Sunday we are up at 6 AM as Steve & Sean will be meeting up with Island Hikers to explore the Yarra River. Make them lunch & snacks to bring with them, back packs with a change of clothes and a dry bag and they are off the boat by 6:30 to catch a taxi / bus into downtown Port of Spain to meet up with Island Hikers to head north to Maracas Bay and the river. This is a non-profit club where members organize and lead trips through the jungle, and invite non-members to participate. Most people travel up by private car, but they've arranged a minivan for people without transportation. The trip up is uneventful for Steve, but Sean gets a little excited at the sheer drop offs to the rocks below on the coast road, and the casual way of driving. After a brief stop at Maracas bay to rendezvous with the other vehicles, they travel another 10 miles or so to the head of the “trail”, which is really not marked at all. The leaders have machetes, and hack their way through the jungle, marking the trail with broken branches pointing the way for those following. Occasionally Steve & Sean get off the trail and have to search around to find it again. About an hour into the hike, it starts raining hard. But the rain forest canopy is so dense it stays dry on the ground for a long time. Eventually it trickles down, and then the path turns to very slippery mud that makes going up or down steep slopes very treacherous, so they start grabbing anything they can to help keep their footing. Unfortunately one of the things Sean grabs has small splinter like thorns that break off and imbed themselves in his hand. Eventually they come to the river and begin wading down it, quickly discovering that its much easier to float than wade since the bottom is a mix of loose gravel, large rocks and sunken tree limbs that are invisible in the brown muddy water and make unsure footing. They said they looked like two drunks stumbling down the shallows. The highlight of the river was supposed to be a gorge that you float through, but when the group got there several went ahead to reconnoiter, and decided the risk of a sudden water rise with all the rain that had fallen was too great, and led the group on a detour around through the jungle. Steve & Sean were disappointed, but still had a good time and were glad they did it. I was glad I did not go, as the footing along the trail and river would not have been good for my bad knee. Meanwhile back at the marina I had a massage, manicure & pedicure. After the hike, Steve & Sean had a long wait in the minivan while the rest of the passengers finished the hike and cleaned up. The driver kept them entertained with a monster sound system he installed in the van, one of those where you can hear and feel the base a quarter mile away. When everyone got loaded up, the driver asked if everyone had all there gear, but with the music Steve though he said something about beer, and replied that he'd kill for one about now. The driver's eyes lit up, and he promised that would be the first stop of three on the way back. After 20 minutes of driving, he pulled over at a roadside grocery, and Steve got out to get a couple of beers for himself and Sean. To his surprise, the driver followed him in and got one for himself. Then they discussed the subject of drink/drive laws in various countries as the driver cradled his beer between his legs and guided the van through the hairpin turns along the coast road. They pulled into Maracas beach for the second stop, to get food at the numerous roadside stands there. Steve & Sean decide to try “Shark & Bake”, a Trini specialty. It consists of a piece of deep fried dough in a flat elliptical shape that they put a piece of breaded deep fried shark on. The rest is up to you – there's a long salad bar style table of toppings like lettuce, tomato, onions, cole slaw, and about a dozen sauces – garlic, cilantro, habanero etc. While they much on the sandwiches with another beer, they enjoy the beach scenery of young girls in bikinis. One outrageously dressed one in fishnet stockings, boots and hot pants turns out to be a guy, that Sean promptly names the “Trini Tranny”. It is 7 pm before they get back, quick showers and dinner at the restaurant here at our marina. It has been 2 long days especially for Sean, I think we manage to get to bed before midnight.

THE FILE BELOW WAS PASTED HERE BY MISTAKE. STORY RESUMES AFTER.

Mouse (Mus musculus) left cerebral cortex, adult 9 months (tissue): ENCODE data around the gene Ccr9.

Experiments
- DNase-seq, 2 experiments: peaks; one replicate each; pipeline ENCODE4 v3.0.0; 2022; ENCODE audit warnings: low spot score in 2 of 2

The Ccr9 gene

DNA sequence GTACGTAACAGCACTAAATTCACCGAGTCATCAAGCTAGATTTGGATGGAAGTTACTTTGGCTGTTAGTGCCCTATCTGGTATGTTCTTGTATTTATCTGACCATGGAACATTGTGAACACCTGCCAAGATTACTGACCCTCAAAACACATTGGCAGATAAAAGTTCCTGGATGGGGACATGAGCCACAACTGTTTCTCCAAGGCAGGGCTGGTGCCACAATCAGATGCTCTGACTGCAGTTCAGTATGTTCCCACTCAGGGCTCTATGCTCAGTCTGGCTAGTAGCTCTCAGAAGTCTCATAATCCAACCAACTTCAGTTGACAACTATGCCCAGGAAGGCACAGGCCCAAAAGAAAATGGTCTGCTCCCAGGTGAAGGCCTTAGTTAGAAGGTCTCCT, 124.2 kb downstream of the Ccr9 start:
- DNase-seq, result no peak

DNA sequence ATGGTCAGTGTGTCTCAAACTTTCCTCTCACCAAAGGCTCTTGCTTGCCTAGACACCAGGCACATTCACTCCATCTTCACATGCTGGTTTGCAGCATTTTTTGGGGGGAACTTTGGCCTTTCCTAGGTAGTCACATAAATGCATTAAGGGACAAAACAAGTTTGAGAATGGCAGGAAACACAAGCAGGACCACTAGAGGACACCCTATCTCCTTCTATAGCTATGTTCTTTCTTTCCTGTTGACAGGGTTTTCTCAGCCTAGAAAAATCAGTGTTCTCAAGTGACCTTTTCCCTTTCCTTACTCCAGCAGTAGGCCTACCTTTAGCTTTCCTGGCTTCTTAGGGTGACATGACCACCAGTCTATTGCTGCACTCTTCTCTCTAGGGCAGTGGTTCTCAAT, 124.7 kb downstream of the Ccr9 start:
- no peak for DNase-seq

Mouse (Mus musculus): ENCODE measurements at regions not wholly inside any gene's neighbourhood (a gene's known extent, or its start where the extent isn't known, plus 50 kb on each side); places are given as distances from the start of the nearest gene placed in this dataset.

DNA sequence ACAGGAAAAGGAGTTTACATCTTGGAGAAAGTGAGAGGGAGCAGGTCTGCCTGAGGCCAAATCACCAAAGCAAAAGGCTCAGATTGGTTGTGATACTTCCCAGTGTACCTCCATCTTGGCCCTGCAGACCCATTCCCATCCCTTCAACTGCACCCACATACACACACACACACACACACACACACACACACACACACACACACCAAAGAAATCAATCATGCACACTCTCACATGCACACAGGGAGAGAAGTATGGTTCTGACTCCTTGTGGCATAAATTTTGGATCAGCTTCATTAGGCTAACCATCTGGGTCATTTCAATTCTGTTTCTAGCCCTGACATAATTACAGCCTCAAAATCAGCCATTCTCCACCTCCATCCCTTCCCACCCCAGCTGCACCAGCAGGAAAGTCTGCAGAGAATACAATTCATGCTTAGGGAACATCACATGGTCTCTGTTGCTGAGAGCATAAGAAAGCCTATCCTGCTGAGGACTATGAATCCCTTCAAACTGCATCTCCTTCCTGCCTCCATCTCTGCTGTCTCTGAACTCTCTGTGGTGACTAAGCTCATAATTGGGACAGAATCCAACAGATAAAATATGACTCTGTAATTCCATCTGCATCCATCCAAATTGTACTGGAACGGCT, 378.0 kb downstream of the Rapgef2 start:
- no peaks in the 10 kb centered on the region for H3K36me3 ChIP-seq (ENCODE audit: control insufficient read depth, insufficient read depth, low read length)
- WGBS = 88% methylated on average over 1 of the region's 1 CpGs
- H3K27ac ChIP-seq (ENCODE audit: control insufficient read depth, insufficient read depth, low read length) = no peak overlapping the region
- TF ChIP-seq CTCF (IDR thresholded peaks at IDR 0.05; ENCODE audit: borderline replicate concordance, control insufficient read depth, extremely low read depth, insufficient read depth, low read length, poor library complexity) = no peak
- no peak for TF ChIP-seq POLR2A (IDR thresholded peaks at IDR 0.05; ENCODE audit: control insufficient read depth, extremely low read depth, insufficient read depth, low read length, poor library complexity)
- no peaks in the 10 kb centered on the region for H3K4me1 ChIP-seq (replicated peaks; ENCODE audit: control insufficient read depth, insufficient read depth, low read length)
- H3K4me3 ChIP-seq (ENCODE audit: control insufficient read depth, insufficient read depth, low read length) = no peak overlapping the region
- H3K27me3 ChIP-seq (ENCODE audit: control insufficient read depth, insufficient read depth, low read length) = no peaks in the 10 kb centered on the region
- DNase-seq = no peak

Monday we let Sean sleep in as Steve & I go visit Jesse with Members Only to arrange some tours during Sean's visit. Jesse and his company Members Only provide many wonderful services to the cruising community. From airport runs, scheduled market trips, to assorted day trips around the island. He and his wife Sharon Rose do a fabulous job coordinating group and individual requests to get you around the island to see whatever it is you want to see. We spend the rest of the day doing a few boat things, hauled dinghy on deck to clean & dry out to re-patch our little leak, cloudy day so Steve installed the new controller box for the solar panels that Sean brought down with him.